Michelle Obama rebuked the notion that the greatest good is making money, that financial comfort and material accumulation is the only measure of success. There is more, she said, there is family and love and community, and, goddamn, isn't that worth more than another ten million? When Republicans tried to say such things, they came across as winking jokes.
End of Rude Pundit blog quotes.
Whether you make $10,000 a year or ten billion dollars a year almost everyone wants to make more money. But ever since the Reagan/Ayn Rand 1980s and the Me Generation, all the talk from politicians, the pundits, and the media has been about money. (The Religious Right has tried to bring social topics into the picture, and that's been allowed if it was beneficial to Republican elites, and a few the Democrats have brought a few social issues to the fore, and that's been allowed if it was beneficial to the Republican elites, but that's about it.)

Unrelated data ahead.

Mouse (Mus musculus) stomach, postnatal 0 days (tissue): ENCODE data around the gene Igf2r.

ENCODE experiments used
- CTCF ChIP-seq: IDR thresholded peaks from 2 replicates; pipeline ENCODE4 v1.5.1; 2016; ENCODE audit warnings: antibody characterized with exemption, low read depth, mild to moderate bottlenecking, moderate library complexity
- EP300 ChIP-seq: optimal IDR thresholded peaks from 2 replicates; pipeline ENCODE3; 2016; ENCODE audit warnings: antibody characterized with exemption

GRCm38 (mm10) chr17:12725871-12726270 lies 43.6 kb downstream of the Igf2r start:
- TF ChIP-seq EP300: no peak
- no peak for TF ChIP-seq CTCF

In good times and bad the news is all about money. But not everyone, as the Rude Pundit points out, is about money. Not everyone wants to be an entrepreneur. In fact, the majority of Americans don't.
As much as the media loves to run with the subject of the Lifestyles of the Rich and Famous (a 1980s TV show) and the 90,000 square foot house in Florida, Americans know that that's not for them. They would like more money, sure, but they're not going to lose their lives to get it. They care about family, community, a decent reliable job and friends and relationships, security, affordable health care and living a normal life. Watching the extravagances of the sociopathic greedy is interesting, maybe even fun, but virtually no one wants to be Mitt Romney.
The discussion has drifted – and I don't think it's accidental – to a point where the only factor in judging a person is how much money they have. That's an anti-human, Republican way of looking at life. And it pervades all our media, all our entertainment, all our conversations. Everything, it seems, is filtered through the mesh of money.